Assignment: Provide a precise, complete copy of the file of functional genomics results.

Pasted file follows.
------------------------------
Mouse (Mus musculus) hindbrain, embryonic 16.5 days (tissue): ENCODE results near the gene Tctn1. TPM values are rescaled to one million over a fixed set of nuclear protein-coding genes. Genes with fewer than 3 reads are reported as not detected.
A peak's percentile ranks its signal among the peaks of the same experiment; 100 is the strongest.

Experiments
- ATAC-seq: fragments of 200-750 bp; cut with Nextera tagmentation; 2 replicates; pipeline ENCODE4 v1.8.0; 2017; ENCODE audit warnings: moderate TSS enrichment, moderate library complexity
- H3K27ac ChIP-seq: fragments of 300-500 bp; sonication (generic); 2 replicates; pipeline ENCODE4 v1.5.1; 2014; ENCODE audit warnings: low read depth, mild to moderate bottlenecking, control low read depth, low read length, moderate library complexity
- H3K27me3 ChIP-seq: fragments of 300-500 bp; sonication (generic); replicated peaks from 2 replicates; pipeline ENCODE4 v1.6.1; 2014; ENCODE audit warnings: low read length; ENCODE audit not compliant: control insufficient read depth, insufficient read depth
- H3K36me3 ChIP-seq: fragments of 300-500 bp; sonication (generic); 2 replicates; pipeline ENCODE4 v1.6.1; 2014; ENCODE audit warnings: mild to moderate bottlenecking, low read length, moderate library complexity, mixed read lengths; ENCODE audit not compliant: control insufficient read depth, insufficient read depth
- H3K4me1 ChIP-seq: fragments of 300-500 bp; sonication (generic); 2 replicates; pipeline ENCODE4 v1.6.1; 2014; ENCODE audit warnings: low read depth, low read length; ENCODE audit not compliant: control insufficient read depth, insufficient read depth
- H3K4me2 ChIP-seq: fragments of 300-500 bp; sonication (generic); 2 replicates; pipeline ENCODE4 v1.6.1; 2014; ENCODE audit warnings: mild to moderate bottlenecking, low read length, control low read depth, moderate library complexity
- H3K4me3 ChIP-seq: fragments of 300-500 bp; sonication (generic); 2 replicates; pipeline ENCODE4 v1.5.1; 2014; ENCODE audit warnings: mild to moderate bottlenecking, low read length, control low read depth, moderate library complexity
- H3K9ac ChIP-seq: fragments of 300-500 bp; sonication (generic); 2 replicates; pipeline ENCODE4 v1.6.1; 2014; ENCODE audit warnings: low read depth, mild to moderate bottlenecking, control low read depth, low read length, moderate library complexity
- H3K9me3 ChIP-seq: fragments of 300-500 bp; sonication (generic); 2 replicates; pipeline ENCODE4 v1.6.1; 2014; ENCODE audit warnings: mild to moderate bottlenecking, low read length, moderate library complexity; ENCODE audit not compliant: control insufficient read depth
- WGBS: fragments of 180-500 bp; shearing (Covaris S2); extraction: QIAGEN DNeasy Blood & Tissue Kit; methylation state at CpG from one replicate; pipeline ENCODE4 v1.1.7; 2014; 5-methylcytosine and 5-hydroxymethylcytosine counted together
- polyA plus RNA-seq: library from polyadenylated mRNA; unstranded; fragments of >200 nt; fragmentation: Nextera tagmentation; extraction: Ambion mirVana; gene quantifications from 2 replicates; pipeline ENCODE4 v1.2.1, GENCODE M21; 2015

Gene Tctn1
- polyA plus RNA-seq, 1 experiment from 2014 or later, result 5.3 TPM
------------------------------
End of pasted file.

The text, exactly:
Mouse (Mus musculus) hindbrain, embryonic 16.5 days (tissue): ENCODE results near the gene Tctn1. TPM values are rescaled to one million over a fixed set of nuclear protein-coding genes. Genes with fewer than 3 reads are reported as not detected.
A peak's percentile ranks its signal among the peaks of the same experiment; 100 is the strongest.

Experiments
- ATAC-seq: fragments of 200-750 bp; cut with Nextera tagmentation; 2 replicates; pipeline ENCODE4 v1.8.0; 2017; ENCODE audit warnings: moderate TSS enrichment, moderate library complexity
- H3K27ac ChIP-seq: fragments of 300-500 bp; sonication (generic); 2 replicates; pipeline ENCODE4 v1.5.1; 2014; ENCODE audit warnings: low read depth, mild to moderate bottlenecking, control low read depth, low read length, moderate library complexity
- H3K27me3 ChIP-seq: fragments of 300-500 bp; sonication (generic); replicated peaks from 2 replicates; pipeline ENCODE4 v1.6.1; 2014; ENCODE audit warnings: low read length; ENCODE audit not compliant: control insufficient read depth, insufficient read depth
- H3K36me3 ChIP-seq: fragments of 300-500 bp; sonication (generic); 2 replicates; pipeline ENCODE4 v1.6.1; 2014; ENCODE audit warnings: mild to moderate bottlenecking, low read length, moderate library complexity, mixed read lengths; ENCODE audit not compliant: control insufficient read depth, insufficient read depth
- H3K4me1 ChIP-seq: fragments of 300-500 bp; sonication (generic); 2 replicates; pipeline ENCODE4 v1.6.1; 2014; ENCODE audit warnings: low read depth, low read length; ENCODE audit not compliant: control insufficient read depth, insufficient read depth
- H3K4me2 ChIP-seq: fragments of 300-500 bp; sonication (generic); 2 replicates; pipeline ENCODE4 v1.6.1; 2014; ENCODE audit warnings: mild to moderate bottlenecking, low read length, control low read depth, moderate library complexity
- H3K4me3 ChIP-seq: fragments of 300-500 bp; sonication (generic); 2 replicates; pipeline ENCODE4 v1.5.1; 2014; ENCODE audit warnings: mild to moderate bottlenecking, low read length, control low read depth, moderate library complexity
- H3K9ac ChIP-seq: fragments of 300-500 bp; sonication (generic); 2 replicates; pipeline ENCODE4 v1.6.1; 2014; ENCODE audit warnings: low read depth, mild to moderate bottlenecking, control low read depth, low read length, moderate library complexity
- H3K9me3 ChIP-seq: fragments of 300-500 bp; sonication (generic); 2 replicates; pipeline ENCODE4 v1.6.1; 2014; ENCODE audit warnings: mild to moderate bottlenecking, low read length, moderate library complexity; ENCODE audit not compliant: control insufficient read depth
- WGBS: fragments of 180-500 bp; shearing (Covaris S2); extraction: QIAGEN DNeasy Blood & Tissue Kit; methylation state at CpG from one replicate; pipeline ENCODE4 v1.1.7; 2014; 5-methylcytosine and 5-hydroxymethylcytosine counted together
- polyA plus RNA-seq: library from polyadenylated mRNA; unstranded; fragments of >200 nt; fragmentation: Nextera tagmentation; extraction: Ambion mirVana; gene quantifications from 2 replicates; pipeline ENCODE4 v1.2.1, GENCODE M21; 2015

Gene Tctn1
- polyA plus RNA-seq, 1 experiment from 2014 or later, result 5.3 TPM